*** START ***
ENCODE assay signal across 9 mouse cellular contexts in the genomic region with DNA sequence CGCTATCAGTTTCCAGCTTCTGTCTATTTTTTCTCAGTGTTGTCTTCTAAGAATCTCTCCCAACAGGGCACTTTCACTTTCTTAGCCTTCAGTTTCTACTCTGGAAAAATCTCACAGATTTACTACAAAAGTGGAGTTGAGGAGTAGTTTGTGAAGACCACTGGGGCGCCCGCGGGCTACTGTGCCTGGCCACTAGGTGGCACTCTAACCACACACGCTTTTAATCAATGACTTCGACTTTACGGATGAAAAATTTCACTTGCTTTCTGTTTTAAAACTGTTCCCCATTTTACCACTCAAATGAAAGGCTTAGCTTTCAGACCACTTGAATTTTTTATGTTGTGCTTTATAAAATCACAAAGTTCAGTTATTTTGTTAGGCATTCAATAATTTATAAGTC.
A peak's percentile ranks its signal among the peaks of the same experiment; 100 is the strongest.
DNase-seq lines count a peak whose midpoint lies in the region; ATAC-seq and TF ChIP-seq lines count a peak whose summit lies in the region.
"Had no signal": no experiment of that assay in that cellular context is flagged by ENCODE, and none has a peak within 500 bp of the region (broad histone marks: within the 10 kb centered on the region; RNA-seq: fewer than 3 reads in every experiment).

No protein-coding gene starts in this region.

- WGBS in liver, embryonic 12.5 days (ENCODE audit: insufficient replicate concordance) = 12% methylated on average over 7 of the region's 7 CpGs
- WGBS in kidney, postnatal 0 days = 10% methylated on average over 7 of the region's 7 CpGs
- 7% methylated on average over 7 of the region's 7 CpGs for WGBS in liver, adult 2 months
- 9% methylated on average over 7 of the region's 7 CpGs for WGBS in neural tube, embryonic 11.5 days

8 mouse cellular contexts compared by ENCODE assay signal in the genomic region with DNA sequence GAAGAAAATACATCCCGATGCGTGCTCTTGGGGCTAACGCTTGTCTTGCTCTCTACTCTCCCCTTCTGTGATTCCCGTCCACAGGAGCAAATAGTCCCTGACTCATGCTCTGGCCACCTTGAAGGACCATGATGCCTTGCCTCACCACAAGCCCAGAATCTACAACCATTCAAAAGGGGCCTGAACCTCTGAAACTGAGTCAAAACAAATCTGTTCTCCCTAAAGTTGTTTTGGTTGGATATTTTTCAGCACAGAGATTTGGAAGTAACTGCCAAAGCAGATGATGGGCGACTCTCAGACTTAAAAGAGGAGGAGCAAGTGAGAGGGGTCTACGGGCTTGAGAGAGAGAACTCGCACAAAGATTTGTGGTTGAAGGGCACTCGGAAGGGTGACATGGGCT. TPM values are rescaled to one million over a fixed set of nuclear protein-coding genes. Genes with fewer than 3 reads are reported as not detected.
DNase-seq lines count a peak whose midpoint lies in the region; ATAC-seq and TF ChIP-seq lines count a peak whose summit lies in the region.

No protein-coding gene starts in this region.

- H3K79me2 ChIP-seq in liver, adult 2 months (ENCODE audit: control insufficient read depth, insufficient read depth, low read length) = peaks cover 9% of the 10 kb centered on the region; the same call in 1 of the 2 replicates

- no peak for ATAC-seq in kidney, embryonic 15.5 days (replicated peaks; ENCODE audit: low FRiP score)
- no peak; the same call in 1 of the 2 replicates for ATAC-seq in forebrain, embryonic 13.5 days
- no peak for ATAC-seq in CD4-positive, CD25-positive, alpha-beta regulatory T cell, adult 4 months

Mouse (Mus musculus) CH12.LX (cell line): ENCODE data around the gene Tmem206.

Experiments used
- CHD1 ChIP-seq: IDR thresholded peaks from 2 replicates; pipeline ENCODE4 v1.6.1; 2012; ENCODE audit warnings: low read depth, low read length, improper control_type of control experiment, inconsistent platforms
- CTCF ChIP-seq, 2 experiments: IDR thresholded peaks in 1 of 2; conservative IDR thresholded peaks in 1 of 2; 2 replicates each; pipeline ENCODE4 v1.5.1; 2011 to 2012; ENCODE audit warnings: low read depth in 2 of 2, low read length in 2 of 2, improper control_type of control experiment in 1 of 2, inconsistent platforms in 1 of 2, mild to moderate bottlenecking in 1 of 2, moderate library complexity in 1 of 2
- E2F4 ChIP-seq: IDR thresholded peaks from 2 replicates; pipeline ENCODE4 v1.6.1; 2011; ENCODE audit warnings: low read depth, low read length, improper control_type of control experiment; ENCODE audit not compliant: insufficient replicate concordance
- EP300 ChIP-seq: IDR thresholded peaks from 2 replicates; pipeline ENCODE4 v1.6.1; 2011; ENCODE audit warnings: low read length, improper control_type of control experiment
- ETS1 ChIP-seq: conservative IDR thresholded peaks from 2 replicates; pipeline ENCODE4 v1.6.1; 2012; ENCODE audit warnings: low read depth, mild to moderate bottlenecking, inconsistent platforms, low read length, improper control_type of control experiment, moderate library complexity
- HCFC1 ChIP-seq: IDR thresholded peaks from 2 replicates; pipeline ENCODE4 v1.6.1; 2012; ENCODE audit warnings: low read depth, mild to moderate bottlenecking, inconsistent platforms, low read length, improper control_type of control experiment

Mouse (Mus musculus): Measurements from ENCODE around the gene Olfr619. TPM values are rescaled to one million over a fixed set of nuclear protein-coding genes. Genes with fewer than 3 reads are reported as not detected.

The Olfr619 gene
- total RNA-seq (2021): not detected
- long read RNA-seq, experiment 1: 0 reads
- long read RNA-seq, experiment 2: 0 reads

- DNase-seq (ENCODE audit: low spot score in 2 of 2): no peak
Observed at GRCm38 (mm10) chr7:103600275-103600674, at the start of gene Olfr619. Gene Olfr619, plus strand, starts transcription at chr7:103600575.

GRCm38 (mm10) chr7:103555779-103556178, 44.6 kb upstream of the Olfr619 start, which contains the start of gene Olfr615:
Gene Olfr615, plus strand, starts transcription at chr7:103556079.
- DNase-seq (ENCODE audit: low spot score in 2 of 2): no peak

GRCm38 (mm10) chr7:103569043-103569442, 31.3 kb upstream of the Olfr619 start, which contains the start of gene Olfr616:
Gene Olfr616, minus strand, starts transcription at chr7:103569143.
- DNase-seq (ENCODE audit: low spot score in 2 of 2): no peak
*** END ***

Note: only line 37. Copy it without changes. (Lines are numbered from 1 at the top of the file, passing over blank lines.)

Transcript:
- DNase-seq (ENCODE audit: low spot score in 2 of 2): no peak